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Obesity costs Portugal 1.2 billion euros a year

OBESITY COSTS PORTUGAL 1.2 BILLION EUROS A YEARObesity and people being overweight represents a direct annual cost of an estimated 1.2 billion euros in Portugal, a value equivalent to 0.6% of the wealth produced in the country, says a study released yesterday by the Centre for the Study of Evidence-Based Medicine (CEMBE) of the Faculty of Medicine of the University of Lisbon and by the consultant Evigrade-IQVIA.

According to the study’s findings, the obesity-related diseases that contribute most to the €1.2 billion in direct health costs are diabetes, stroke, ischemic heart disease and chronic kidney disease.

“It is important to emphasise that the cost of treating these diseases is 88 times higher than the cost of treating obesity `per se’, which exceeds 13 million euros a year”, says the study named “The Cost and Burden of Overweight and Obesity in Portugal”, which had the scientific sponsorship of the Portuguese Society for the Study of Obesity (SPEO) and the support of Novo Nordisk Portugal.

The data also indicates that approximately two thirds of the Portuguese adult population (67.6%) are overweight or obese, with 28.7%. of those being constantly obese.

In 2018, there were 46,269 deaths from obesity-related diseases, which represents 43% of the total deaths that occurred in mainland Portugal that year”, states the document.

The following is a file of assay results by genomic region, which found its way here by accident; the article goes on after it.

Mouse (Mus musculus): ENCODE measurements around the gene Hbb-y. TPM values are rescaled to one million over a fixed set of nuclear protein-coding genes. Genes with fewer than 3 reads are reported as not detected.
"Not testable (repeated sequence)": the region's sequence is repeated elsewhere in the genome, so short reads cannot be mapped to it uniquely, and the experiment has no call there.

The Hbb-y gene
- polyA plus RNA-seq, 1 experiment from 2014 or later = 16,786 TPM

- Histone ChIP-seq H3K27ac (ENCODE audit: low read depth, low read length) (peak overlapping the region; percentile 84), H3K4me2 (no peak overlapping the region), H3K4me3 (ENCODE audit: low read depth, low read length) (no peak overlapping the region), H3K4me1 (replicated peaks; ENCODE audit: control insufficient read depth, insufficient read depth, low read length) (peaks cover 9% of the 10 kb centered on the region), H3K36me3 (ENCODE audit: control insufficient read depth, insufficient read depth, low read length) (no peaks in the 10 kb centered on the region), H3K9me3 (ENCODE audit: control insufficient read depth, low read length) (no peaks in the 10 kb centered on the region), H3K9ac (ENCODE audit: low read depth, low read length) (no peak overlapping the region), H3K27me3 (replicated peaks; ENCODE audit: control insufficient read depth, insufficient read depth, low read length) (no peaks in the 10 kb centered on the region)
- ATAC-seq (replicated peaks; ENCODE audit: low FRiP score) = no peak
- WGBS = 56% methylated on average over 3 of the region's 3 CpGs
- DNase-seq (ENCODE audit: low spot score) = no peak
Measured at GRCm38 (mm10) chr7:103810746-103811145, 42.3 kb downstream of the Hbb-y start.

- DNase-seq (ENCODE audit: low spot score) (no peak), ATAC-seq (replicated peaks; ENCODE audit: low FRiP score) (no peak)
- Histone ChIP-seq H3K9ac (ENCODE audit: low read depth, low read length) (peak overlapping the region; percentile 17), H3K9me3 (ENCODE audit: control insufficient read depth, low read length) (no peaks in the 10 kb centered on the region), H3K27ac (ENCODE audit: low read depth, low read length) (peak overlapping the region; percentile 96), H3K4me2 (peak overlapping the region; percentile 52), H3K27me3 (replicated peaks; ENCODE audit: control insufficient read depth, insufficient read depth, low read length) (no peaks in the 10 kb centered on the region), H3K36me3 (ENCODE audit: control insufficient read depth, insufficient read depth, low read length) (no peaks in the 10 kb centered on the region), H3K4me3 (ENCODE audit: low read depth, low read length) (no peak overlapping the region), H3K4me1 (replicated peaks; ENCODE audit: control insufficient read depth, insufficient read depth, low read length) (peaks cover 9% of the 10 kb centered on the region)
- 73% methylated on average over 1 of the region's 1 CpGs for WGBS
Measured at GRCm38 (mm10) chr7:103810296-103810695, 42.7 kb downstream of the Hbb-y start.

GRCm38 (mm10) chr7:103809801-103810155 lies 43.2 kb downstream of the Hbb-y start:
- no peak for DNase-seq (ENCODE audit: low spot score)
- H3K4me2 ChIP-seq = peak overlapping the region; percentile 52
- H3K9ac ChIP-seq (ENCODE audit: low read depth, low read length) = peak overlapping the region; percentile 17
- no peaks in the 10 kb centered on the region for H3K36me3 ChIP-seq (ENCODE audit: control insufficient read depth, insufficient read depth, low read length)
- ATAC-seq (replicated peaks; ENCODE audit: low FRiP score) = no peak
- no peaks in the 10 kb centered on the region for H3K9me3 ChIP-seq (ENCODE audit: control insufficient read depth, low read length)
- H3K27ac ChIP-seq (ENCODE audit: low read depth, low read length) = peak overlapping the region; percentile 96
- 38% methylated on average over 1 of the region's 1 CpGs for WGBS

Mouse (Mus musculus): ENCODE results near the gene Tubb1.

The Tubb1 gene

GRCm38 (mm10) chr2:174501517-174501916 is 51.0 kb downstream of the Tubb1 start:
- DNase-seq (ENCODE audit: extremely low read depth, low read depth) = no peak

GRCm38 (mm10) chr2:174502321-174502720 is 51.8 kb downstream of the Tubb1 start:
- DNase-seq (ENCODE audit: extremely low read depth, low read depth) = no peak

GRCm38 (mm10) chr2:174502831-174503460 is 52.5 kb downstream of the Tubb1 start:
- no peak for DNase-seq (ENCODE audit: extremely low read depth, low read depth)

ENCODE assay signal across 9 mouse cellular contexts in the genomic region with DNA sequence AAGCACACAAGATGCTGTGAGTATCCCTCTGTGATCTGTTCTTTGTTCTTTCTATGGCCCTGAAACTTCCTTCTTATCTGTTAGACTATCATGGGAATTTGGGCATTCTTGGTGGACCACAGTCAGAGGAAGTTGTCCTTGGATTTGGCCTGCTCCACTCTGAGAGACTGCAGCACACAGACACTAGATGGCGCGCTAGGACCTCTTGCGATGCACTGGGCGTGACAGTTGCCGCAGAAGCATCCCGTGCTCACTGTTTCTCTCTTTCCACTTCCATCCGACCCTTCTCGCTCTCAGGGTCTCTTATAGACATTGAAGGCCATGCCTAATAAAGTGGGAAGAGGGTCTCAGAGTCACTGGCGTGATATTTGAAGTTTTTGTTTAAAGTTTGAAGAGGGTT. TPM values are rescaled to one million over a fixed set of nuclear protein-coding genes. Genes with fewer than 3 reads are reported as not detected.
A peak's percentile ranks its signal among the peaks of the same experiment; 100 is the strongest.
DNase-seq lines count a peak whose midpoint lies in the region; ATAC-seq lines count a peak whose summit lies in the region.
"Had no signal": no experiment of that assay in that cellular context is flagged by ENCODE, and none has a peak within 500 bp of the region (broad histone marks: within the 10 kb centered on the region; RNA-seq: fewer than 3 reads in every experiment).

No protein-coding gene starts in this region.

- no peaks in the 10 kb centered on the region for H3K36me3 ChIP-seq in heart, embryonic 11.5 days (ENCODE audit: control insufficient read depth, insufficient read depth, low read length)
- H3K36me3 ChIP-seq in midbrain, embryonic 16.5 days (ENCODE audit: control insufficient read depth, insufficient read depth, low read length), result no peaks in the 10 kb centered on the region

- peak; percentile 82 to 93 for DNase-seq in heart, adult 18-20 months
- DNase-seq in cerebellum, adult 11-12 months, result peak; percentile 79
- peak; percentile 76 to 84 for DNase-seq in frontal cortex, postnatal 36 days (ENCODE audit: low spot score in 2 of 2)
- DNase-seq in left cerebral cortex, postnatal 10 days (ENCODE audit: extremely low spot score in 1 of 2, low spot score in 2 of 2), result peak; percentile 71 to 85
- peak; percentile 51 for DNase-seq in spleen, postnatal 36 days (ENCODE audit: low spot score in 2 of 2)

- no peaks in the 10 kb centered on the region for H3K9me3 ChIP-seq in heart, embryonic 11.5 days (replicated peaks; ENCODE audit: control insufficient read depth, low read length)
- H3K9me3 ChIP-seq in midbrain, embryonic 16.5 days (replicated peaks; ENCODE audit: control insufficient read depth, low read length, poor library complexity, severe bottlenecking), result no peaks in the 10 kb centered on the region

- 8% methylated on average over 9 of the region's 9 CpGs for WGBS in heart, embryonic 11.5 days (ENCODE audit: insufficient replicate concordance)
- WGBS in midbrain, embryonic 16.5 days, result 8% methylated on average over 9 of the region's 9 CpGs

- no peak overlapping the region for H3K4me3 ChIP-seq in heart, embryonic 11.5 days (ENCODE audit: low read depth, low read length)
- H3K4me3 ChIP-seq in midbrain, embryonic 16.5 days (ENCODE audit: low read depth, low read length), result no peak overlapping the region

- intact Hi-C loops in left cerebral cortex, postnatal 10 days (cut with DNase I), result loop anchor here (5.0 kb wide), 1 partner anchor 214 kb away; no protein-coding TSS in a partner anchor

The burden of the disease was evaluated in disability-adjusted life years, which combine the years of life lost due to premature death and disability, which allows us to conclude that “obesity in Portugal causes the loss of 203,002 years of life” adjusted by disability per year, which exceeds the number of years lost due to stroke.

To better understand the magnitude of the problem, and when we look at the loss of more than 200,000 disability-adjusted life years, this means practically the same as taking nine days of life per year from every Portuguese adult.”, said Margarida Borges, the researcher who led the study.

According to the researcher, these numbers demonstrate a “true non-communicable pandemic and underscore the urgency” of actively involving the population in preventing overweight and obesity and ensuring early diagnosis and adequate treatment for people.

For Paula Freitas, endocrinologist and president of SPEO, the research findings reinforce the need for a “greater focus on prevention, on strengthening the intervention of primary health care, on a multidisciplinary approach, on equitable access to adequate treatment – surgical and pharmacological – and zero tolerance for the stigma and discrimination that people living with obesity still suffer”.